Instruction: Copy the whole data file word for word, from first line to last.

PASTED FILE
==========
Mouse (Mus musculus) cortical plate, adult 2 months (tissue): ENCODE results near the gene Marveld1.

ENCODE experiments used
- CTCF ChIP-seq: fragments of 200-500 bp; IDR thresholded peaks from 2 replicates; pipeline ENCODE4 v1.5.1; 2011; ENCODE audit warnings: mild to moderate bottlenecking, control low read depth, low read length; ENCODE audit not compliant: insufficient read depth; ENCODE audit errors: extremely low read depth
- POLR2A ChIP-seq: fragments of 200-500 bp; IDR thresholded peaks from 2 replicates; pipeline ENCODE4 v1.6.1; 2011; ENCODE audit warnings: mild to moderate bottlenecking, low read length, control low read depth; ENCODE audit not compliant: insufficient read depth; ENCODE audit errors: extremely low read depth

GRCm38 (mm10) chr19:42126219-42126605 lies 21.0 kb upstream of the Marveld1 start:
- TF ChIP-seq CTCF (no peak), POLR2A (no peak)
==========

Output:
Mouse (Mus musculus) cortical plate, adult 2 months (tissue): ENCODE results near the gene Marveld1.

ENCODE experiments used
- CTCF ChIP-seq: fragments of 200-500 bp; IDR thresholded peaks from 2 replicates; pipeline ENCODE4 v1.5.1; 2011; ENCODE audit warnings: mild to moderate bottlenecking, control low read depth, low read length; ENCODE audit not compliant: insufficient read depth; ENCODE audit errors: extremely low read depth
- POLR2A ChIP-seq: fragments of 200-500 bp; IDR thresholded peaks from 2 replicates; pipeline ENCODE4 v1.6.1; 2011; ENCODE audit warnings: mild to moderate bottlenecking, low read length, control low read depth; ENCODE audit not compliant: insufficient read depth; ENCODE audit errors: extremely low read depth

GRCm38 (mm10) chr19:42126219-42126605 lies 21.0 kb upstream of the Marveld1 start:
- TF ChIP-seq CTCF (no peak), POLR2A (no peak)